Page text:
After we featured former Ohio State great J.T. Barrett in our last Interview Issue, we began an online series titled J.T. Barrett Discusses Ohio State Quarterbacks, where he gives his take on the signal callers he played with in Columbus.
We already published Barrett’s take on Kenny Guiton, Braxton Miller and Cardale Jones, and the series continues with his perspective on record-setting Buckeye gunslinger Dwayne Haskins.
Barrett and Haskins spent the 2016 and 2017 seasons together in the Ohio State quarterbacks room, first with Tim Beck and then Ryan Day, who both served as co-offensive coordinators as well.
In 2017, Barrett broke the Ohio State single-season record for touchdowns responsible for with 47, including a then-program record 35 touchdown passes. In the final game of the regular season, Haskins filled in for an injured Barrett and completed 6 of 7 passes for 94 yards and rushed three times for 24 yards in a comeback Ohio State victory.
Haskins took over the reigns of Day’s offense after Barrett went to the NFL and broke his predecessor’s records in his first and only season as the Buckeyes’ starting quarterback in 2018. Haskins completed 70 percent of his passes for 4,831 yards and 54 touchdowns responsible for, including 50 passing scores, which all marked Big Ten records.
The immense success of Haskins took the nation by surprise, but Barrett knew his successor had what it takes to be the next great Buckeye passer.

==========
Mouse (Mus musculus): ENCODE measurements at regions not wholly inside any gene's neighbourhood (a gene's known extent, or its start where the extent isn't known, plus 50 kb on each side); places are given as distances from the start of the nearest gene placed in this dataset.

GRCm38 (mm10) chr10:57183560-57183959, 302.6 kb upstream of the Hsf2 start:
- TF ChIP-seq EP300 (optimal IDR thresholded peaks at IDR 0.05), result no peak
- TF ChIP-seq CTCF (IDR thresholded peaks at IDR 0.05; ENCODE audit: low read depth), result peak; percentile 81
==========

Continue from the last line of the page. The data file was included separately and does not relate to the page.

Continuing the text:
“If you would look up a training video on how to throw the ball, Dwayne could be on the cover of it from a mechanics standpoint,” Barrett told Buckeye Sports Bulletin of Haskins. “He’s fortunate to have those skills. If you were looking up videos on YouTube of how to throw the football, Dwayne would be the person you would see. He’s incredibly accurate.”
Barrett continued to praise his former teammate, emphasizing how he feels Haskins’ mobility is underrated and his arm is exceptional.
“People think he’s just a pocket passer, which is fair, but Dwayne can move still,” Barrett said of Haskins. “He’s not the fastest, but he’s able to make somebody miss in the pocket and be able still set his feet and throw the football. He’s still able to move and make plays on the run. He’s a technician as far as throwing the football.”
Haskins was drafted by the Washington Redskins with the No. 15 pick in the 2019 NFL Draft, but his transition to the pros was tough. Despite sitting behind Case Keenum and then Colt McCoy early in the season, Haskins was named the Redskins starting quarterback for the remainder of the season on Nov. 11.
Haskins finished his first NFL season with 1,365 passing yards and seven touchdowns to seven interceptions while completing 58.6 percent of his passes in nine games, including seven starts. He added 101 rushing yards on 20 carries (5.1 yards per carry) and the woeful Redskins managed two wins in his seven starts.
The next installment of J.T. Barrett Discusses Ohio State Quarterbacks will feature former Ohio State quarterback Tate Martell, who transferred to Miami (FL) in the spring.
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